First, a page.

Tag Archives: change

(Good) changes abound

After more than a month of not posting, I’m back. If I may write frankly, the time period from about the time I last posted at the end of May to the present has been a transformative one. It has been filled with both endings and beginnings that have brought a lot of pain but a lot of positivity and peace of mind as well. I have always believed that there is no such thing as the black and white concept of good and bad/good and evil. I think all things have both a dark and a light side to them, I guess sort of like the Chinese philosophical principal of yin and yang. The universe, though we may not be able to believe it when we are knee deep in some situation, will always even itself out. Nothing really is ever purely wonderful or truly terrible. I think that is the biggest concept I’ve had reaffirmed for me this past month. When I was thinking that the past year was simply terrible, being in the wrong place, attaching myself or being forced onto the wrong people, and dealing with some pretty wicked inner demons, it wasn’t ever all bad. I’m also one of those people who, although I don’t choose to believe in a higher deity, chooses to believe that most things happen for a reason. In my own life, all the bad stuff over the past year has happened for reasons that, oddly enough, have only become clear over the past week or so. It’s an amazing feeling too when you realize you’ve been walking around in a pretty dense fog, and that fog suddenly lifts, putting you back on the main road.

One of the most enlightening experiences I’ve had thus far this summer is getting an opportunity to intern at the museum. I am very disappointed to say that I let the past several months or so beat the passion and love I once felt for the museum field out of me. I got fairly lost in the what-do-I-want-to-do-with-my-life department and gave up almost entirely, something I have never done willingly in my life. I let myself go from being a very driven, vibrant young person to someone who just didn’t care or, rather, didn’t know how to care anymore. This is the attitude I had coming into the museum this summer. However, in dealing with the turmoil extant in my subsurface, I neglected to realize there was something deeper, waiting patiently, keeping warm in the glow of the fire in the core of my being as the storm raged overhead. This was an old childhood friend, a true friend, the kind that never really abandons you even when you act like a complete idiot or you lose touch for a while. This friend was my love of history. I had seen it peek out every now and then over the last months when I would get a rare chance to discuss public history in my classes or if I had a moment to read a good history book in my spare time. Then something would inevitably go off to the contrary and it would scurry back down to its hiding place. One of the strongest moments like this, though, occurred this past spring and very nearly helped pull me back into the boat.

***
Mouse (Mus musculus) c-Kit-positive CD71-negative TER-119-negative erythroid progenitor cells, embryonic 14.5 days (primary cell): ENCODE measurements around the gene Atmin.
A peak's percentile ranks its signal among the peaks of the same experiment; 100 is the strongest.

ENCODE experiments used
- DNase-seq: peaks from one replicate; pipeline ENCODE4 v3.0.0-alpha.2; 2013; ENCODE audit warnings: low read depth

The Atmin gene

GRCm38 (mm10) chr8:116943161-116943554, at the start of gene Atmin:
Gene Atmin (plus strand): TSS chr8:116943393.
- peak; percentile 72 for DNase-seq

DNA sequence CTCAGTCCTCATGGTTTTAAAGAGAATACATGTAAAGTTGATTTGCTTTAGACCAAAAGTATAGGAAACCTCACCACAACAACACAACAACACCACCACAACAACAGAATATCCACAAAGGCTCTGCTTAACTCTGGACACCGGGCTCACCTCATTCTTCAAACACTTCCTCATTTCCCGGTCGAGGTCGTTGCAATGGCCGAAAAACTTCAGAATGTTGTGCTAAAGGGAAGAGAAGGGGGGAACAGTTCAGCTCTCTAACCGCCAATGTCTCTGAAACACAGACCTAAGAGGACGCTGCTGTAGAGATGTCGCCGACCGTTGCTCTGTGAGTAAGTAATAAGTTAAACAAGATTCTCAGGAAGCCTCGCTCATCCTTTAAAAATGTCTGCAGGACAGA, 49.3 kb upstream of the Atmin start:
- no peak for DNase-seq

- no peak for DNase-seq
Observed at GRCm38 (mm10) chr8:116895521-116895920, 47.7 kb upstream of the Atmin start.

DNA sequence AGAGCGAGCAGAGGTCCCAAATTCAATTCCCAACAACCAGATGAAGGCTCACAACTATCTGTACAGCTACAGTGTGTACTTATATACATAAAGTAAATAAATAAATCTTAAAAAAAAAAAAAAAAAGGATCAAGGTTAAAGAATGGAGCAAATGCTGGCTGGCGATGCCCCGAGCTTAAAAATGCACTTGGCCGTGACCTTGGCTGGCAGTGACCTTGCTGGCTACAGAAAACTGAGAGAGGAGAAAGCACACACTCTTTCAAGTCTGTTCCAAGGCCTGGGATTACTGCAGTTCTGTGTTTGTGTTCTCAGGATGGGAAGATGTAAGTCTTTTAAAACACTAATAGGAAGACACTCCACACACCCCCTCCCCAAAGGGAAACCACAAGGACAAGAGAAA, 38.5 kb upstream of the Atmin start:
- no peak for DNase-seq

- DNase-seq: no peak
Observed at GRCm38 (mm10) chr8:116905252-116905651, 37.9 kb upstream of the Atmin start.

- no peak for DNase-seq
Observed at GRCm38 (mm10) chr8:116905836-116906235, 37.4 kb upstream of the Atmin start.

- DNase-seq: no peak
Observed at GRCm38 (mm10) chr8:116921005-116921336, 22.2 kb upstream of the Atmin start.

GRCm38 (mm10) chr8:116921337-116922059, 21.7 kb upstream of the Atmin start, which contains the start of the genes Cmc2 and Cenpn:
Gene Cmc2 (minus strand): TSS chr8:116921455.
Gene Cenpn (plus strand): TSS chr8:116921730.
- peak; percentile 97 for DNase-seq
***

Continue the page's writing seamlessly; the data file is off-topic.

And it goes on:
I took a cultural history class last semester. It was pretty good as far as history seminars go. Somehow by a very fortuitous coincidence one of my favorite historians of all time, Peter H. Wood, came to visit my school. As a freshman in undergrad I read his seminal work Black Majority, and it was one of the largest contributing factors that made me want to become a history major. I remember thinking his rice thesis was the most brilliant idea I had ever encountered. The book, pardon the cliche, changed my life. We read his recent work Near Andersonville: Winslow Homer’s Civil War in the seminar and discussed it the week before he came. It was a short but interesting read. Our professor wished us to go to the public lecture Dr. Wood was giving and also to the private informal talk reserved for those in the history department. Unfortunately a very inopportune shift at work kept me from the evening lecture, but I had the absolute pleasure of attending the talk earlier that day. As an outsider I sat towards the back wall while the more senior history grads controlled the conversation. Most of them were interested in the future of historians in the academia, of which he did not have the most positive words for the future. I gave up my idea of going into that arena long ago so my interest wasn’t really peaked until he began discussing the possibilities of public history and how promising that avenue was looking for young historians. He lamented the gap that exists between academia and the museum and historic site. He echoed the words I had had rattling in my mind without a forum for expression for months and months. My heart felt light and when the talk was over it was all I could do to keep from running up and hugging him. For the record, Dr. Wood is an incredibly effervescent and kind individual. Instead I resolutely marched up to the front of the room, pushing past the history grads who all looked at me like a foreigner and introduced myself to him. I told him my situation, how glad I was to hear what he had to say about public history, how I had been racking my brain over the problems that exist, and how passionate I was about trying to fix them. He was warm and encouraging and genuinely wished me luck on my path. I then asked him with a shy smile if he’d sign my book, and he did so gladly. I thanked him profusely and quickly scooted out giddy as could be. When I got back to my apartment I eagerly opened the book and found this inscription: